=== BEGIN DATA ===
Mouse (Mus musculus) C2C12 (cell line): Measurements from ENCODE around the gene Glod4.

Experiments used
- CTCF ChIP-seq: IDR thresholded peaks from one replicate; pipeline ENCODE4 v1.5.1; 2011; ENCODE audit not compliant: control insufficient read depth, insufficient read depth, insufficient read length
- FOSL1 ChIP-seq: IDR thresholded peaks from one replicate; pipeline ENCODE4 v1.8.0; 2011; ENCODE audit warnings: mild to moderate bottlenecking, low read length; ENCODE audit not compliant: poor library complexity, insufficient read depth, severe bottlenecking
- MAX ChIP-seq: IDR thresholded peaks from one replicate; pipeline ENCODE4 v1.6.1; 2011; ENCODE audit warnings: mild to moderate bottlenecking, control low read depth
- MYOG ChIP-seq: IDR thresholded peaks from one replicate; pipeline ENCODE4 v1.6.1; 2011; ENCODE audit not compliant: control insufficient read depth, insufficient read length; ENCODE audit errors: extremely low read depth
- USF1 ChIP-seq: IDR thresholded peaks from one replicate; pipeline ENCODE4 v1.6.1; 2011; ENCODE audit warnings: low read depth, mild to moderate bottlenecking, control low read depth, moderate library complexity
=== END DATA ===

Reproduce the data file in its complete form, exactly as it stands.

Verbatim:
Mouse (Mus musculus) C2C12 (cell line): Measurements from ENCODE around the gene Glod4.

Experiments used
- CTCF ChIP-seq: IDR thresholded peaks from one replicate; pipeline ENCODE4 v1.5.1; 2011; ENCODE audit not compliant: control insufficient read depth, insufficient read depth, insufficient read length
- FOSL1 ChIP-seq: IDR thresholded peaks from one replicate; pipeline ENCODE4 v1.8.0; 2011; ENCODE audit warnings: mild to moderate bottlenecking, low read length; ENCODE audit not compliant: poor library complexity, insufficient read depth, severe bottlenecking
- MAX ChIP-seq: IDR thresholded peaks from one replicate; pipeline ENCODE4 v1.6.1; 2011; ENCODE audit warnings: mild to moderate bottlenecking, control low read depth
- MYOG ChIP-seq: IDR thresholded peaks from one replicate; pipeline ENCODE4 v1.6.1; 2011; ENCODE audit not compliant: control insufficient read depth, insufficient read length; ENCODE audit errors: extremely low read depth
- USF1 ChIP-seq: IDR thresholded peaks from one replicate; pipeline ENCODE4 v1.6.1; 2011; ENCODE audit warnings: low read depth, mild to moderate bottlenecking, control low read depth, moderate library complexity